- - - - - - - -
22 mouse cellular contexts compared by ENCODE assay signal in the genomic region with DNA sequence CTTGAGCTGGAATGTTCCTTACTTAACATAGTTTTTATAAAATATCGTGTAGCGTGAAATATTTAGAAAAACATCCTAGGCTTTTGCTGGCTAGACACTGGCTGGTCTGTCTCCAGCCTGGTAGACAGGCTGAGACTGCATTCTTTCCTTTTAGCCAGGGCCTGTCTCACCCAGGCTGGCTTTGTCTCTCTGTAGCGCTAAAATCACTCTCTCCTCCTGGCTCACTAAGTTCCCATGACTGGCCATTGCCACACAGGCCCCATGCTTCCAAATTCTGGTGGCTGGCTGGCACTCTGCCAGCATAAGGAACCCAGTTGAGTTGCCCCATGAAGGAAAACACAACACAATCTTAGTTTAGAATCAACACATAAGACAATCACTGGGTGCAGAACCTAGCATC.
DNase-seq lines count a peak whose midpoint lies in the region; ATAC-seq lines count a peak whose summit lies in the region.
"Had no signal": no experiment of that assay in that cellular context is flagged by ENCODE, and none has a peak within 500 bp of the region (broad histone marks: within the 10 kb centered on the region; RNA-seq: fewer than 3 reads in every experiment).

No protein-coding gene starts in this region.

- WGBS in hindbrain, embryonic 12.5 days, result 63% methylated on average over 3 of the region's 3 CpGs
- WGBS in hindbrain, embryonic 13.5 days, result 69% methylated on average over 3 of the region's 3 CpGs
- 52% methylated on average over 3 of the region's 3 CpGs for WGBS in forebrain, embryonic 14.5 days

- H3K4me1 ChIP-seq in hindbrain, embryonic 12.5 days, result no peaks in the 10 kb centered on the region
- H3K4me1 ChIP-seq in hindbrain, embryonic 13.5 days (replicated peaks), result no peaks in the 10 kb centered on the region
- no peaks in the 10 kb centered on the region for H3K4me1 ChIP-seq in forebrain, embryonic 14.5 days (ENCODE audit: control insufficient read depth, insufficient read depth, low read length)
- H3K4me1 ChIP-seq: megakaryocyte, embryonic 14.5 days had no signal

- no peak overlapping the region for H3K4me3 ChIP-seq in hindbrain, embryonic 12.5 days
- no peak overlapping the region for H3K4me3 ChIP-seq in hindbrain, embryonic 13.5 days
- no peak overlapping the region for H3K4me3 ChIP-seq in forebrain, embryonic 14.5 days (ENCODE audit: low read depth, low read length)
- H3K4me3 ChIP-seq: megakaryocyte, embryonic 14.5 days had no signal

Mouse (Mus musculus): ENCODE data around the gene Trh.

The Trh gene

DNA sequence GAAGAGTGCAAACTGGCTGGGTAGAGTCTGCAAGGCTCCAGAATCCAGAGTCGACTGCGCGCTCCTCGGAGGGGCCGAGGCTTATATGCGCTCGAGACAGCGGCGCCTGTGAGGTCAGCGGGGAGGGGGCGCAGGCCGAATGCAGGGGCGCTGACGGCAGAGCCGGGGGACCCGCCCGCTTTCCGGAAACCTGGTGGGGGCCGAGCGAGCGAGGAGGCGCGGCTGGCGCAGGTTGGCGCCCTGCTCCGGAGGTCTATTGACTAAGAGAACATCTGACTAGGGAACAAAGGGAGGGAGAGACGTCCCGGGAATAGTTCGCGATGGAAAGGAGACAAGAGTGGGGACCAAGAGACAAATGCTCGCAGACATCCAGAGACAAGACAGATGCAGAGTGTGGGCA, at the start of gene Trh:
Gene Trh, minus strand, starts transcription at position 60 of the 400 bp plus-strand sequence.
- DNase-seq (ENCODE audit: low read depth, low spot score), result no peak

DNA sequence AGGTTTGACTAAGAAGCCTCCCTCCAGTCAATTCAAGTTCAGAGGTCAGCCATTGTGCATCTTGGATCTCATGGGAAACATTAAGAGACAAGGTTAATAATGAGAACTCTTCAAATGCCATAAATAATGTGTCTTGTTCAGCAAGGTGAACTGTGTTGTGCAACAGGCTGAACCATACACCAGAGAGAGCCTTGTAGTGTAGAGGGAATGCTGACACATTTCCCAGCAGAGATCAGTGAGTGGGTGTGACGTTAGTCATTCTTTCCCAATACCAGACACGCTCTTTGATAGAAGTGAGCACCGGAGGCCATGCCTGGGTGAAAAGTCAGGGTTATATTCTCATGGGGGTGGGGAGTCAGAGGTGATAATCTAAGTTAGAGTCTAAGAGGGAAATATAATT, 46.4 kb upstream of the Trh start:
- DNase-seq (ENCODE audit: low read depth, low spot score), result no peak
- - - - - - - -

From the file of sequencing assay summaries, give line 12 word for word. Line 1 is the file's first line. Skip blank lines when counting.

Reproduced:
- no peak overlapping the region for H3K4me3 ChIP-seq in hindbrain, embryonic 12.5 days